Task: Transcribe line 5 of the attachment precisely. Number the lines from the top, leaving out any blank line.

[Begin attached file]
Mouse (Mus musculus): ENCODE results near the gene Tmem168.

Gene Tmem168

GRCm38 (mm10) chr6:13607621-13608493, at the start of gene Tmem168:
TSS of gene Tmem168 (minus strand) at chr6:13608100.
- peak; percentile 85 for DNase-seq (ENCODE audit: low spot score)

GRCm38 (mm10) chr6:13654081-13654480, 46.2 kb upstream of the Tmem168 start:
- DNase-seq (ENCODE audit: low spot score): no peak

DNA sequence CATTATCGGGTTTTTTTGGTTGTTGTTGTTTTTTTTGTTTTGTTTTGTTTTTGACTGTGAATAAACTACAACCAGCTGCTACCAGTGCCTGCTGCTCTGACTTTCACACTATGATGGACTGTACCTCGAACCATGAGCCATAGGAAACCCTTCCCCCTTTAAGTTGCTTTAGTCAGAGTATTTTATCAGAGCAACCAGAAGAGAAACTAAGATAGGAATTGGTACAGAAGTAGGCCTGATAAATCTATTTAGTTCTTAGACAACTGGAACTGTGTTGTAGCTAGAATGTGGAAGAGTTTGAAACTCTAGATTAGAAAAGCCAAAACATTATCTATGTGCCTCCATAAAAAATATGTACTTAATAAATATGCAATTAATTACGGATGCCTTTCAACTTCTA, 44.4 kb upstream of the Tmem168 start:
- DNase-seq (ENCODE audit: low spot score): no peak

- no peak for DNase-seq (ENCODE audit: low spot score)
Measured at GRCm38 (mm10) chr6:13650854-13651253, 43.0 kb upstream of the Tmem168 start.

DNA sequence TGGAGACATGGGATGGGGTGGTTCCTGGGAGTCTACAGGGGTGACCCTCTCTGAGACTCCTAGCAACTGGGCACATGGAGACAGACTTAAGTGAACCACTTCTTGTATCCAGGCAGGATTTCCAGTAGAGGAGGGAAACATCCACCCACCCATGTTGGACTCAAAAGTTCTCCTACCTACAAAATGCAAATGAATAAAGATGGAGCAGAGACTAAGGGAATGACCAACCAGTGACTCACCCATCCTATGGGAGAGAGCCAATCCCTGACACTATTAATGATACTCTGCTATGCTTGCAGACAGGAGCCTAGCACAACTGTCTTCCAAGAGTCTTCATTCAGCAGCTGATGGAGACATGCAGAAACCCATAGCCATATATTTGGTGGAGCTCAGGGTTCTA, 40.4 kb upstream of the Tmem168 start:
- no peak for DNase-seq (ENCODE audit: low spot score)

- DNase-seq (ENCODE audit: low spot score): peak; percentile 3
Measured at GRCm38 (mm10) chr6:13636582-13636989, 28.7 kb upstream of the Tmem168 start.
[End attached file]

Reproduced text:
- peak; percentile 85 for DNase-seq (ENCODE audit: low spot score)